If this book is ever revised, I recommend a glossary which could include botanical terms such as carpels, chambers, partition walls, placentation, umbels, and other words which were not defined in the book (as far as I could tell).

I recommend this book for anyone interested in learning more about botany or herbal medicine.
Siramath
Botany in a Day provides an excellent overview to field botany. By learning plant characteristics by family, the reader can more quickly identify their plant by identifying the patterns each plant family presents. The book provides a page or two (or more!) on dozens of the most common families in the northern half of the US. Each plant family section contains additional information about the plant genera represented in this family. The keys to plant families allow the reader to quickly determine what section to turn to. This book is best coupled with a plant field guide to individual species that is grouped by family. You can use the Botany in a Day information to narrow your selection to the family and the field guide to identify the specific species.

I highly recommend this book to both lay and professional people who work with plants.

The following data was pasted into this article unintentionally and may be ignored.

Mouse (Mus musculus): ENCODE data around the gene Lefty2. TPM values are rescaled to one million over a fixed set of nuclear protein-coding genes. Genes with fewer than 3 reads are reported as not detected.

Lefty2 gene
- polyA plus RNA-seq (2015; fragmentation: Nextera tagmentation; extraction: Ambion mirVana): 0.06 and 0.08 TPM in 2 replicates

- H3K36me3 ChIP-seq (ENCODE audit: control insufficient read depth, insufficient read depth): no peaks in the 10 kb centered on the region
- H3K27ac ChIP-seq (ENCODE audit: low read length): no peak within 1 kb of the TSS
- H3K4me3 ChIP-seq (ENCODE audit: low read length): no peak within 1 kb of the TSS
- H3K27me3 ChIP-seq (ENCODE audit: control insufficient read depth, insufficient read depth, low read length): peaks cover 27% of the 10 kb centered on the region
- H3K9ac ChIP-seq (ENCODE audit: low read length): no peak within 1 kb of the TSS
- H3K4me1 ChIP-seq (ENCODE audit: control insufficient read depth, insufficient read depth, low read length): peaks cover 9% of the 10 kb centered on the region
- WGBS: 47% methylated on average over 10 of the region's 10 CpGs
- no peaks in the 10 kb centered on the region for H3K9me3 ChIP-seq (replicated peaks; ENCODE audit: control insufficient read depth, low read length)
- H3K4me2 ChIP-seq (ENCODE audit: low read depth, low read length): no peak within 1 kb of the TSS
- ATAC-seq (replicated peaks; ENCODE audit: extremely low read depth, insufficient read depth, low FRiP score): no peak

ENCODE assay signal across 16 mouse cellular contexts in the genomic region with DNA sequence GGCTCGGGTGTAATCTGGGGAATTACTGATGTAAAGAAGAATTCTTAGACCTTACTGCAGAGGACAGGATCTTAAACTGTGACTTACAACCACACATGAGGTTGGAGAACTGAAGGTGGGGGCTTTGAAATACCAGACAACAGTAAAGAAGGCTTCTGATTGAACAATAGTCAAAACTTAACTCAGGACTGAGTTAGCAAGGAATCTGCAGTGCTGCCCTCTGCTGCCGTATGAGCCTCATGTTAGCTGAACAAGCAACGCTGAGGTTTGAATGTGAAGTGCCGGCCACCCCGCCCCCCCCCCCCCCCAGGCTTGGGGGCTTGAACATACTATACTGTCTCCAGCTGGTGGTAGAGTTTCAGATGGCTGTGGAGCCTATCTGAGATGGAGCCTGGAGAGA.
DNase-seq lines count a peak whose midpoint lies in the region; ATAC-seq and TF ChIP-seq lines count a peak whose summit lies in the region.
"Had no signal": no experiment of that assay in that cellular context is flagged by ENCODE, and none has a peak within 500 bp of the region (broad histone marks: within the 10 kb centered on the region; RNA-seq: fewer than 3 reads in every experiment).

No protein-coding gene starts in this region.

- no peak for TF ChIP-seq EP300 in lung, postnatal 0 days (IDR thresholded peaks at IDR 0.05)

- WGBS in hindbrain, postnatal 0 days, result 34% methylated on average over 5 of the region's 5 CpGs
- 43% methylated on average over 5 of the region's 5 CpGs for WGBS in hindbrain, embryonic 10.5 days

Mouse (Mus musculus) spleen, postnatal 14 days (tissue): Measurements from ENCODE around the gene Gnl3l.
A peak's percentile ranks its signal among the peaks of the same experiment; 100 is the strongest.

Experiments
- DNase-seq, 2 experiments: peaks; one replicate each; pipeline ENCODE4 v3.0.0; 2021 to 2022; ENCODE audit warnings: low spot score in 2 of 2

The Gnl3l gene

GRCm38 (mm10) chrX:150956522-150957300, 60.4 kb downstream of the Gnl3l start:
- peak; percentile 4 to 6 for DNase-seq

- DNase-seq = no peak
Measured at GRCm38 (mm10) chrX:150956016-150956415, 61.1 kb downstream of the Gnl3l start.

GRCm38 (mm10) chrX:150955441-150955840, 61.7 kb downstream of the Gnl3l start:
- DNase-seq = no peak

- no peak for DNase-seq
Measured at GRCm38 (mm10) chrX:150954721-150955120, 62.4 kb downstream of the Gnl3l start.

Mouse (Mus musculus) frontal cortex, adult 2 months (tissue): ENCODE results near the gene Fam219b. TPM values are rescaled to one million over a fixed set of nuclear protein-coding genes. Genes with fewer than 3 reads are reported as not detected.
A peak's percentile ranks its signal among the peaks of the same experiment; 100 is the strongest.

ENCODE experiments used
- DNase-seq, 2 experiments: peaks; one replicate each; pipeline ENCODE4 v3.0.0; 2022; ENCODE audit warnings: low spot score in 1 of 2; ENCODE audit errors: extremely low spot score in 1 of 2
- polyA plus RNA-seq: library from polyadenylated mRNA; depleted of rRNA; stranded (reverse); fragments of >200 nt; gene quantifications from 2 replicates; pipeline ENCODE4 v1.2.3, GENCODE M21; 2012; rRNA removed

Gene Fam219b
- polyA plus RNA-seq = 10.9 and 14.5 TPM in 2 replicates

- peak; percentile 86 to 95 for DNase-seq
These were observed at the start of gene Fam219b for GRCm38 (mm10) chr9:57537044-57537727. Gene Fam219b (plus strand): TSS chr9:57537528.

Coiriel
I really like the concept of this book and had a good time studying it, though some parts were a bit technical. Some reviewers commented on how "in a day" is misleading. I spent about a week studying it and still haven't come close to mastering it, but the core concept is simple. My biggest aha was in learning to identify members of the aster family. The thing I was mostly disappointed about was that the main means for identification came down to a plant's flowers. That may be the best way to identify members of a given family, but what do you do when they aren't in bloom? There were some comments about leaves, fruit, etc, but it mostly talked about flowers. I think the author did a good job. It wasn't everything I ever dreamed it could be, but it was very helpful.
Faegal
Nobody learns botanical ID in one day! The concept is great, however as a (degreed) novice, I found that it is not written for beginners at all. I quickly ordered a glossary of botanical terms because the book is written as though all readers are comfortable with them. I would not recommend to another beginner.
Debeme
I was looking forward to reading this book and using it with my herbal studies. I am living in South Florida and it clearly states in the beginning of the book that it is meant to be used for readers up North. I'm sure there is a book out there somewhere like this just for Florida..........I just haven't found it yet. I hope the author can create a similar series for those of us down South. I did return it. :-(
Kanek
I bought this for my 7 year old daughter, out little "budding botanist," *har har.* Rather than read it all at once, she would savor and study each section until she had it committed to memory. Upon realizing how much my little one was learning, I picked it up, and devoure it. Concise, yet descriptive. It is not a studyguideforyou to memorize, rather, it teaches you the way botanists and scientists discern one plant from another...i.e. how to think like a botanist.